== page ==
Sussex Police’s chief constable has called on all road users to ensure they do not put themselves, or others, in danger over the festive season and into the New Year. The appeal was made before Christmas, but today a cyclist was killed near Nutley - the second bike rider to have been killed in Sussex this month.
Figures released by the police reveal that more people have been killed or injured on the roads of East and West Sussex in 2014 than in any of the six previous years, reports the Shoreham Herald.
In all, 927 people have been killed or injured on roads in Sussex so far this year, including 33 fatalities. Seven people have lost their lives in road traffic incidents in the two counties this month alone, and police believe that the behaviour of motorists and others is partly to blame.
Those seven people who have died this month include 65-year-old cyclist Mike Dixon, killed when he was struck by a car in Horsham on 8 December.
A 26-year-old man, Luigi Dannile, from Copsale, near Horsham, has been charged with causing Mr Dixon's death by dangerous driving, driving without a licence and driving without insurance.
Chief Constable Giles York attended a police checkpoint at Storrington last week targeting drink-drivers, and said: “Some of the drivers’ behaviour that I have witnessed in recent weeks has been awful.
“On three different occasions I have seen cars overtaking on blind bends on country lanes that was so dangerous it was frightening.”
His criticism wasn’t just reserved for motorists, however. The chief constable went on: “I’ve just about seen cyclists wearing dark clothing on their bikes with no lights in dark lanes.
“I’m not sure they know just how invisible they are. They need to do more for themselves to be seen.
“As drivers, cyclists and pedestrians we all have to take responsibility for making the roads safer.
“I have been on two of our Christmas drink drive road checks and am really pleased with the professionalism of the officers and the high numbers of drivers that are being stopped for their own safety and the safety of other people.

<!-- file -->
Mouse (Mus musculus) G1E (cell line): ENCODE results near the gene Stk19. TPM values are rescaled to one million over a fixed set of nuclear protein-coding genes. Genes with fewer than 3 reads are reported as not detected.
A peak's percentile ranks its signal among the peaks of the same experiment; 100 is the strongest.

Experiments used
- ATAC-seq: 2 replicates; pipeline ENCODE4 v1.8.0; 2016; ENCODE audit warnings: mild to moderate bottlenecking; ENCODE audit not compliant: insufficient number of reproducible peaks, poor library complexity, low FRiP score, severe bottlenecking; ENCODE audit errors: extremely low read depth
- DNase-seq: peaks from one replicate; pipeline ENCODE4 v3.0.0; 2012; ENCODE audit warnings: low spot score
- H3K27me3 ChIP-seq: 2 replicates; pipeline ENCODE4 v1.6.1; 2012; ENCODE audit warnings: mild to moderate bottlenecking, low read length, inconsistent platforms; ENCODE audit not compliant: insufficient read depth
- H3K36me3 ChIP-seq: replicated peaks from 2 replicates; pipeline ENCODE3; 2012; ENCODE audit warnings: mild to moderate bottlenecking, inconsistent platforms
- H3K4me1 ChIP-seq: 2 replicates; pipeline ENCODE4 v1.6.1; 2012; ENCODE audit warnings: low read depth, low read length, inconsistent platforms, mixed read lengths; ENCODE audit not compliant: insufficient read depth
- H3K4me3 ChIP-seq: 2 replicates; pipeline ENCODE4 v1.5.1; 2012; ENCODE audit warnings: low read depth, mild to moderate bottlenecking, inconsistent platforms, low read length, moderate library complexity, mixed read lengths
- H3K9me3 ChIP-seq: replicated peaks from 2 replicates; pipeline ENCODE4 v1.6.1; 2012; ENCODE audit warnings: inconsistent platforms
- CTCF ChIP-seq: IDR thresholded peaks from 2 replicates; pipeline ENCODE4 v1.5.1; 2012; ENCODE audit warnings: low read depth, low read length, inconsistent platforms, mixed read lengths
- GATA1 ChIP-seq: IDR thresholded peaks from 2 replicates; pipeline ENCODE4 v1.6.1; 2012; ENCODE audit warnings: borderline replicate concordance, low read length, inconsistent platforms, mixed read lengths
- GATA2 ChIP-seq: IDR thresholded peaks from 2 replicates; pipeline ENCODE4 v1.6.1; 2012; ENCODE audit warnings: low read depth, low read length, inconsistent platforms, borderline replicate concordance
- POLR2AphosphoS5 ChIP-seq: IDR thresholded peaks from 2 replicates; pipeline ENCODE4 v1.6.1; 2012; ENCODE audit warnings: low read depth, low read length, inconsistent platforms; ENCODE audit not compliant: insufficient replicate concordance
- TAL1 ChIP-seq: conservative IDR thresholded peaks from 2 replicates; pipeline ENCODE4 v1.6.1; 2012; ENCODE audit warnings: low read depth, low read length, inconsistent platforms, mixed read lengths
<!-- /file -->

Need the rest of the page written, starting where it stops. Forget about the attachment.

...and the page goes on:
“I am really disappointed that there are still people who feel they are beyond the law, whether because they are persistent offenders or because they believe they are immune to arrest.”
He added: “Officers tell me they often stop mothers driving their children to and from places.
“Last Saturday, our safest option was a Sussex Police officer giving a group of children a lift home from a night out because their mother had been arrested on suspicion of drink driving.
“Collisions are not just happening because of bad weather, as the weather hasn’t been particularly bad. It isn’t that the roads are bad. It is simply that many people are behaving like idiots by driving dangerously and thinking that it won’t happen to them.
“Too many families in Sussex are spending this Christmas mourning family and friends who have been killed on the roads of Sussex this year, or will spend it in hospital with loved ones because of the selfish actions of others.
“Please take care on the roads and make sure you – and everyone you meet – gets where you want to go safely,” he concluded.
Superintendent Jane Derrick, who is in charge of roads policing in both Sussex and Surrey, added: “A lot of people on the roads are putting more emphasis on rushing to get to their destination instead of making sure they get there in one piece.
“We are doing all we can to stop those who are putting other people in danger but we need road users to take some responsibility for their own actions.
“Every death on the roads is tragic and we have had a number of them already this month in Sussex. Think about how it would affect your family and friends if you were killed in a collision - or how the loved ones of your victims would be affected.”
Advice to vulnerable road users include cyclists being requested to ensure they are visible and their bicycles well maintained, while pedestrians are being encouraged to be careful on pavements that may be slippery, and to give vehicles additional time to stop when they cross the road.
Antisocial driving an be reported to police by texting 65999, or online at www.operationcrackdown.co.uk, while people seeing a vehicle being driven dangerously are asked to call 999.
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Simon has been news editor at road.cc since 2009, reporting on 10 editions and counting of pro cycling’s biggest races such as the Tour de France, stories on issues including infrastructure and campaigning, and interviewing some of the biggest names in cycling. A law and languages graduate, published translator and former retail analyst, his background has proved invaluable in reporting on issues as diverse as cycling-related court cases, anti-doping investigations, and the bike industry. He splits his time between London and Cambridge, and loves taking his miniature schnauzer Elodie on adventures in the basket of her Elephant Bike.